One of my clients recently said to me “Of course, in our industry taking short lunch breaks and working extra hours is the norm and expected”
It might feel counterproductive to persuade your employees to work fewer hours, but you might be surprised at how much of a negative impact overtime has on their health. And consequently their productivity.
A bit of context. According to the Trades Union Congress, 20% of UK workers put in an average of 7.7 hours of unpaid overtime every single week.
Some industries seem worse than others, and the education sector seems particularly extreme. More than 50% of teachers are putting in overtime that they never get paid for, at an average of nearly 12 hours per week.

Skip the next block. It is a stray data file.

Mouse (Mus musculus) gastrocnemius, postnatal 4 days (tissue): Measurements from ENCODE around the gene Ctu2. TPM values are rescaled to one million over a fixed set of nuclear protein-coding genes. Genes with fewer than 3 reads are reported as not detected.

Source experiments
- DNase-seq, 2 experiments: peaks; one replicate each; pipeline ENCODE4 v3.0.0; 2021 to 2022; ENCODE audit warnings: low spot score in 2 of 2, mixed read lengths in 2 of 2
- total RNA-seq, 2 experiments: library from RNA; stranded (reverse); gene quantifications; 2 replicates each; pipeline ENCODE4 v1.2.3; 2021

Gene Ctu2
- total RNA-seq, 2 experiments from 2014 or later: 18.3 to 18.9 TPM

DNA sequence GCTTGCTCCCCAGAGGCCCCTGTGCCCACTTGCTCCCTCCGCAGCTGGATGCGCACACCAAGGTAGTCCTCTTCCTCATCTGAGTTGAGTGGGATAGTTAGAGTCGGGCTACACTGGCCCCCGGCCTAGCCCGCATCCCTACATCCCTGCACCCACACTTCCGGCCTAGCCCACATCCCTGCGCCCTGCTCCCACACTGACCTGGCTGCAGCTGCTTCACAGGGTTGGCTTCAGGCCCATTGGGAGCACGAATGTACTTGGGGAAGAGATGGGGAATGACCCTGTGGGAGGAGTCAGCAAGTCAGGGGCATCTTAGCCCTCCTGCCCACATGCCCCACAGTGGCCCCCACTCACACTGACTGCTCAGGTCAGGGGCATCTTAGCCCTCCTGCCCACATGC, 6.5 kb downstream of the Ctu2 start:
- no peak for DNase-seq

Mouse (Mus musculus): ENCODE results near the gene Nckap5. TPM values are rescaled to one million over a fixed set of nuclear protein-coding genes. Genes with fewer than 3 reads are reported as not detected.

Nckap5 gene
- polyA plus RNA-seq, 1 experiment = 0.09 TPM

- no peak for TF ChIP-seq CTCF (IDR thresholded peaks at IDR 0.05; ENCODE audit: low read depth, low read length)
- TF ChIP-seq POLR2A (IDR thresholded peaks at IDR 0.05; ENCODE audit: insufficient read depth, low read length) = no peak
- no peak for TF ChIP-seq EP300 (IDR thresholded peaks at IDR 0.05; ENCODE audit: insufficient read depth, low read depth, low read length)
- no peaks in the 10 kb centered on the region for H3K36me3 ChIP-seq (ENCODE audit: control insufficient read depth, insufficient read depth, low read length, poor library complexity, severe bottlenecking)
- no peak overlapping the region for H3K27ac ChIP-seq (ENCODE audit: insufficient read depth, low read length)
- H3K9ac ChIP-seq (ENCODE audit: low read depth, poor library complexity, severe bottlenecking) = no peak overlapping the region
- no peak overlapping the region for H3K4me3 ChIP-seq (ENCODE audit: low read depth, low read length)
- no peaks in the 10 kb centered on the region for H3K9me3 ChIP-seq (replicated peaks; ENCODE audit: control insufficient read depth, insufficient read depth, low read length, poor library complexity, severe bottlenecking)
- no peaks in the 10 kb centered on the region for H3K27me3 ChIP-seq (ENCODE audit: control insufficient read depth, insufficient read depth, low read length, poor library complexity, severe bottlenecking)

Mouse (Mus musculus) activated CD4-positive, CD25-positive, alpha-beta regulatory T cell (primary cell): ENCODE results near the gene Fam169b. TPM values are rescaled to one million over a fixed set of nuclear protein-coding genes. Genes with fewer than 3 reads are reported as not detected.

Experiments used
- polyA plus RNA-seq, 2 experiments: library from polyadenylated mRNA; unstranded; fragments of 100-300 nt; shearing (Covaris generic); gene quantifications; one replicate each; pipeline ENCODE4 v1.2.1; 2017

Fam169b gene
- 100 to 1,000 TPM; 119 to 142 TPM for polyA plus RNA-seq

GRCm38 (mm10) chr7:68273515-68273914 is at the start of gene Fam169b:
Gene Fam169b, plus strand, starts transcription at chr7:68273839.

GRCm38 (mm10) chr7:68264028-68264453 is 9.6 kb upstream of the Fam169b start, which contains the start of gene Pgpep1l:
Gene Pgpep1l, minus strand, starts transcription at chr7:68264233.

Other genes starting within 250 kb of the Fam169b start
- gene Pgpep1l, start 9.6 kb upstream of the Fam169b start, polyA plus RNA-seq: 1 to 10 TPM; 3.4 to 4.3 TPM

A Whitehall study has been tracking the health of over 10,000 civil servants for over 30 years. According to the study, people who work for three hours or more once their seven-hour day is over, are 60% more likely to suffer heart-related illness such as heart attacks and angina.
But is work the actual cause of poor health? Or, are the kind of people who are prone to heart disease, also prone to working longer hours? What would you think?
Why should we care about our employees’ health? Well, putting moral issues to one side, it seems that health and wellbeing is strongly linked to productivity.
Bloomberg School of Public Health reported on a 13-year study, where the performance of multiple companies was tracked. Those with exceptional health and wellness programmes far out-performed those without. They achieved massive growth in terms of profits and share price.
David Cawthorne, Cedar Human Resources